Nokia launches open-source browser

Nokia Corp. on Wednesday said its open-source mobile Web browser is now available. It also launched a new portal to share information about its open-source activities.

In June, Nokia announced that it was developing an open-source browser for phones that use its S60 smartphone software platform. The browser, now available to licensees of S60 3rd Edition, is based on the WebCore and JavaScriptCore components of Apple Computer Inc.’s Safari Web kit. Safari, Apple’s browser, is based on KHTML and KDE’s JavaScript Engine, developed as part of KDE’s Konquerer open-source project.

Nokia and Siemens AG build phones based on the S60 platform.

The browser will display Web pages to mobile phone users just as the page developers designed the page, Nokia said. It also includes pop-up blocking, access to RSS (Really Simple Syndication) feeds and a text search feature.

In June, Nokia said it was keen to develop the open-source browser to improve the way that all Web sites are displayed on mobile phones.

Typically, Web sites are specially designed for mobile phones. Web sites that aren’t optimized for mobile phones are often awkward to view on the small screens on handsets.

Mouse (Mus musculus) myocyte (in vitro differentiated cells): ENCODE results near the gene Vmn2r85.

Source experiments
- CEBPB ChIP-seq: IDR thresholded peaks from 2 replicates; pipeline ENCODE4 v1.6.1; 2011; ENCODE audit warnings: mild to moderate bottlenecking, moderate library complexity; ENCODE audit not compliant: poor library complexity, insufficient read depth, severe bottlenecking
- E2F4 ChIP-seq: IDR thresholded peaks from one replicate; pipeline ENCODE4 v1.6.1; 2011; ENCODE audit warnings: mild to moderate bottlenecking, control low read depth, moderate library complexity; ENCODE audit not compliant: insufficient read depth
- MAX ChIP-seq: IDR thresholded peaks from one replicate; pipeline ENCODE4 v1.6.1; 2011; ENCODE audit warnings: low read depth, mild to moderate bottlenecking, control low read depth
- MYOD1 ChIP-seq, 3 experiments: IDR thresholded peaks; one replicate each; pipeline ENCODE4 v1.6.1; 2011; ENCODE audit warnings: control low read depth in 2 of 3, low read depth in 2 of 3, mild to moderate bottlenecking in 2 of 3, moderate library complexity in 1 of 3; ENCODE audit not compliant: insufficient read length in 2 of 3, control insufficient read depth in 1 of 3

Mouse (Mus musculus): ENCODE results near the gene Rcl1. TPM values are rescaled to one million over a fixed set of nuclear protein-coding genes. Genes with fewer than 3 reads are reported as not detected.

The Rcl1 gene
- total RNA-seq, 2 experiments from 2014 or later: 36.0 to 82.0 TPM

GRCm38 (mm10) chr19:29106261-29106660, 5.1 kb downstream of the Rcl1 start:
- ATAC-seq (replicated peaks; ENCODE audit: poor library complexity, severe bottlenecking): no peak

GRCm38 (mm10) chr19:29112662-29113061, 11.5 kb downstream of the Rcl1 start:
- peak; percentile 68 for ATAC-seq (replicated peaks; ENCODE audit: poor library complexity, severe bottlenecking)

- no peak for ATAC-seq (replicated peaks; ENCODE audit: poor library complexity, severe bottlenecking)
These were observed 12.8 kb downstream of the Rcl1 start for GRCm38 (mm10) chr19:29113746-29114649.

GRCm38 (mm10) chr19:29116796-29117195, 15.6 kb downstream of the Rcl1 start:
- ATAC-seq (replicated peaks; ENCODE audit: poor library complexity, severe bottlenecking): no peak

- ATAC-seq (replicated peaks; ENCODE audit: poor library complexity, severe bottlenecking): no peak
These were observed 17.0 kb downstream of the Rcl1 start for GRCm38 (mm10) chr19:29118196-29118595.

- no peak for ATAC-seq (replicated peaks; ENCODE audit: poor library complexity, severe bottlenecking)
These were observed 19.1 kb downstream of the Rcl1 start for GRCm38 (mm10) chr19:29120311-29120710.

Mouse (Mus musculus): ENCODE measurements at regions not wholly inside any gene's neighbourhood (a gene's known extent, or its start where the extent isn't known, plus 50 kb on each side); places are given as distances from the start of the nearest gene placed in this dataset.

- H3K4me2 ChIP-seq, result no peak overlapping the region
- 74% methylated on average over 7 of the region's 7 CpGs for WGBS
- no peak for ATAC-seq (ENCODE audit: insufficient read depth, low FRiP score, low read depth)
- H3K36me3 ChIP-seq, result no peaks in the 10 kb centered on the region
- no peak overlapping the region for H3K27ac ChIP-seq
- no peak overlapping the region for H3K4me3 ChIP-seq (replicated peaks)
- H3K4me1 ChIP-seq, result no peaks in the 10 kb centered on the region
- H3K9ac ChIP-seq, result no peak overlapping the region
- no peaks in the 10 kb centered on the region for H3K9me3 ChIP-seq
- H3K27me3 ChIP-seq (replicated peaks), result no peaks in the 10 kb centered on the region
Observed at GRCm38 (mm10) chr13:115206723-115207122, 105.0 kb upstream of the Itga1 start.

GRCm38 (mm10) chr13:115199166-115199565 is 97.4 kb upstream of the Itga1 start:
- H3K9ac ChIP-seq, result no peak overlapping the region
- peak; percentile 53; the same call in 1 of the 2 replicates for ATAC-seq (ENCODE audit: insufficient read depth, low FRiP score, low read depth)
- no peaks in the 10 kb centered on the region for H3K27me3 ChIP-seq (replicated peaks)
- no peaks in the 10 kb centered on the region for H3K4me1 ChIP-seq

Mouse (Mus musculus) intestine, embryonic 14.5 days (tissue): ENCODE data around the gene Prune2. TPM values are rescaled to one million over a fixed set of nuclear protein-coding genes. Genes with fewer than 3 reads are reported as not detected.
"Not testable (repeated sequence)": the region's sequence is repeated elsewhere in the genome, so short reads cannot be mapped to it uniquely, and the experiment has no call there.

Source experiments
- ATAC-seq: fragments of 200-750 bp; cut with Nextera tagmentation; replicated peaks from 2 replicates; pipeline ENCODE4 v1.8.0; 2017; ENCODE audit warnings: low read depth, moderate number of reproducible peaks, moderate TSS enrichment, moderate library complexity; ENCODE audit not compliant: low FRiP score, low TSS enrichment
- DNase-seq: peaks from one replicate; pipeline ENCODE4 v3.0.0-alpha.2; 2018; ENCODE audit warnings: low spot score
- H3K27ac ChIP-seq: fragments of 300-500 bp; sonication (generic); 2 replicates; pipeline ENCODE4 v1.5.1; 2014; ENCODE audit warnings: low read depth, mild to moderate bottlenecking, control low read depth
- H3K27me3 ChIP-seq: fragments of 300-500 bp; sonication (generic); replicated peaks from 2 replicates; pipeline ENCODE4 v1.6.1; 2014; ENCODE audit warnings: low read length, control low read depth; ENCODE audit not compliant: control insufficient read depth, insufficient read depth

With the availability of higher speed wireless data networks, operators and handset makers are increasingly working to open up the entire Web, not just the sites optimized for small screens, to mobile users. For example, T-Mobile in Germany, Austria and the U.K. recently launched a new mobile service that features Google as the Web browser start page, encouraging mobile users to access any Web site on the Internet.

Also on Wednesday, Nokia launched a portal,, as a source of information for all of its open-source projects. The goal of the portal is to share Nokia’s open-source developments in order to encourage further innovation by open-source developers, the company said in a statement.

In addition to the open-source browser, Nokia is working on two other open-source projects. Nokia’s Maemo development platform is an open-source platform for developing products for Linux-based Internet tablets.

Nokia’s 770, the tablet that includes Wi-Fi but not cellular connectivity, is based on Linux.

The other project is the Python programming language, which Nokia is porting to the Series 60 platform.

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